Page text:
Clips & Pix: George Harrison/Taxman

I just returned from the movies where I watched Concert For George, a documentary about a fantastic George Harrison tribute show Eric Clapton and Jeff Lynne put together with Dhani Harrison and Olivia Harrison at the magnificent Royal Albert Hall in London on November 29, 2002. I could easily go on raving about it. For now all I want to say is, if you’re a fan of Harrison’s music, you should absolutely catch this film, which is available on DVD and is still on in certain select movie theaters. For listings you can check here.

With my mind still very much set on Harrison, undoubtedly because of the amazing documentary, I’m publishing my third and last post (promise!) to celebrate what would have been his 75th birthday today (February 25). The above clip of Taxman is from a concert in Japan in December 1991, which Harrison conducted as part of a joint tour with Eric Clapton. The tour was also documented with the double album Live In Japan that came out in July 1992.

Taxman is one of three Harrison compositions that appear on Revolver, The Beatles’ seventh studio album released in August 1966. His two other contributions for that record were Love You To and I Want To Tell You.

Sources: Concert For George official website, Wikipedia, YouTube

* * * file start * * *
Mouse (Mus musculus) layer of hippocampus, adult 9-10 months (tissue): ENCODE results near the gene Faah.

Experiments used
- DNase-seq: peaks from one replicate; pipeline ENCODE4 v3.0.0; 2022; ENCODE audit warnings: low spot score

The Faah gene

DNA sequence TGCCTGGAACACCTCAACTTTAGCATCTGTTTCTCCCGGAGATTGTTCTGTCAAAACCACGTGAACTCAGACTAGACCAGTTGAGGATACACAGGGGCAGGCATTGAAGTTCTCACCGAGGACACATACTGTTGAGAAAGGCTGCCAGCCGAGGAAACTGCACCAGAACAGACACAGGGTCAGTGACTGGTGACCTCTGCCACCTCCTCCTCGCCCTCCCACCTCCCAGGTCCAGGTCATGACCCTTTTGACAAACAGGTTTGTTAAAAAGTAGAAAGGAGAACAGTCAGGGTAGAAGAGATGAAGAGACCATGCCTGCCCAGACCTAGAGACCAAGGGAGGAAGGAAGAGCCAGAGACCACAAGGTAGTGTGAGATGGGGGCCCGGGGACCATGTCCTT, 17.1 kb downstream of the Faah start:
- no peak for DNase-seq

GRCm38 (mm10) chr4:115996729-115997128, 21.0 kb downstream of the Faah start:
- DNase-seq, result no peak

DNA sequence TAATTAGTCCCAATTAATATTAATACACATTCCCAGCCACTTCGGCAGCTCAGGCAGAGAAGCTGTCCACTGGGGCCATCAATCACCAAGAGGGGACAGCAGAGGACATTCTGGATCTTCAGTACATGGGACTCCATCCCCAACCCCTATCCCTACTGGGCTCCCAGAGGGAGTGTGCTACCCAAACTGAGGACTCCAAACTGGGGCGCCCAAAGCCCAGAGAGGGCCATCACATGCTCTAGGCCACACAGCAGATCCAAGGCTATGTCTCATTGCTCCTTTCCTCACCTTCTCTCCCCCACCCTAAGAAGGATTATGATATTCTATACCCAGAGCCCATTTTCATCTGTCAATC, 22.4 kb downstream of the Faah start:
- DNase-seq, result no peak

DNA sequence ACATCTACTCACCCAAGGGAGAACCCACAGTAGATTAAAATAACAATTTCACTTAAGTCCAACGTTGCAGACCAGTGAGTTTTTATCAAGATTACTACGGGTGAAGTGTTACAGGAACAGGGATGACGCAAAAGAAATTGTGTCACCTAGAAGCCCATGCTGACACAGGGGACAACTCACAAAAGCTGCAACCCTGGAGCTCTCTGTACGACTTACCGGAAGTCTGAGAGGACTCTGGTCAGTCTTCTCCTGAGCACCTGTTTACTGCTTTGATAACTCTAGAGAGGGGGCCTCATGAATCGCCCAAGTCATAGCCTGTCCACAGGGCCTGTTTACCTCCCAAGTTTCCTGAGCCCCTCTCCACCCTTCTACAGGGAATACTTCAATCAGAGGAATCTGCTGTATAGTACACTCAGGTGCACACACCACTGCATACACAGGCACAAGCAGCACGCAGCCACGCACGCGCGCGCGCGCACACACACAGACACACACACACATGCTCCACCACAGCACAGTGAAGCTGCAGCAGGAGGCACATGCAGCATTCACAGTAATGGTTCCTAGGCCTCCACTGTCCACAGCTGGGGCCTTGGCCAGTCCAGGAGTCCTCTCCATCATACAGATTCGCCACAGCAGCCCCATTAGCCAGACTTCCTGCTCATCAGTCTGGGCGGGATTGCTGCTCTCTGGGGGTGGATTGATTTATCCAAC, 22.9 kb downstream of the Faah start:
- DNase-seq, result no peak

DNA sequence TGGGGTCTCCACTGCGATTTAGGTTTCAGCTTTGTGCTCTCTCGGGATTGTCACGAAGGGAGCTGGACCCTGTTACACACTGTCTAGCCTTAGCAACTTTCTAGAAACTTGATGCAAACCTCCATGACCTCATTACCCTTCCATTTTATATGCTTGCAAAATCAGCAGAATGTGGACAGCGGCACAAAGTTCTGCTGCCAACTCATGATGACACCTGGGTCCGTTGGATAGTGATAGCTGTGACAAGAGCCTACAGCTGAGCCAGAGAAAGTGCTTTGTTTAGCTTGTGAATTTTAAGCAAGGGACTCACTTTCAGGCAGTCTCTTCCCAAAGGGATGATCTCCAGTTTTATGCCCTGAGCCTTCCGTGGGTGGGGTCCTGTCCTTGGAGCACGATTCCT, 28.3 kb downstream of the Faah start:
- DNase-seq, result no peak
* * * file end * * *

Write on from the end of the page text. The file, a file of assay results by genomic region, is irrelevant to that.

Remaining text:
3 thoughts on “Clips & Pix: George Harrison/Taxman”

  1. I watched the Concert on, I think, iTunes a while back. Lo though I tried, I could not watch the Ravi Shankar part. Indian music does almost nothing for me. (Although I do like George’s “The Inner Light.” Safe to assume you’ve heard SRV’s version of “Taxman?” If it doesn’t play you can catch it on Spotify.

    Liked by 1 person

    1. I didn’t know SRV’s version – damn, whatever this guy touched turned out pretty awesome!

      As for “Concert For George,” I really loved it. BTW, I’m also not a fan of Indian music, though I don’t mind listening to it. Plus, similar to “Concert For Bangladesh,” I thought it was a relatively small part of the film/event.

      Overall, not only was the caliber of the participating artists remarkable, but these guys were really bringing it.

      Once again, Tom Petty and the Heartbreakers demonstrated how great they were at playing covers. Other personal favorites included “My Sweet Lord” with Billy Preston on vocals and “The Inner Light” with Jeff Lynne and Shankar’s daughter on sitar – admittedly, I started tearing up a bit during both!

      “Old Brown Shoe” with Gary Brooker on vocals was great as well.

      Also, do you happen to know this English vocalist Sam Brown? Her 1988 debut album “Stop!,” which mixes pop, blues and soul, was quite well received at the time, at least in Germany. Brown did a song called “Horse to the Water,” which I honestly had not known. Man, that woman gives me the goosebumps when she lets loose – I hear some Aretha in there!

      I could go on raving and, yes, I’m probably somewhat biased. 🙂


      1. It’s been a while since I saw it but I dunno, the Shankar thing seemed to go on forever. I tried to watch it but it just wasn’t happening. I’ve found that Petty and Harrison weren’t just bandmates they were great friends. As to the rest of the show, it’s been over a year since I saw it so I don’t remember a lot. I was unaware of George’s birthday but had been thinking of re-watching it. As to Sam Brown, no, doesn’t ring any bells. Another one of the many I missed.


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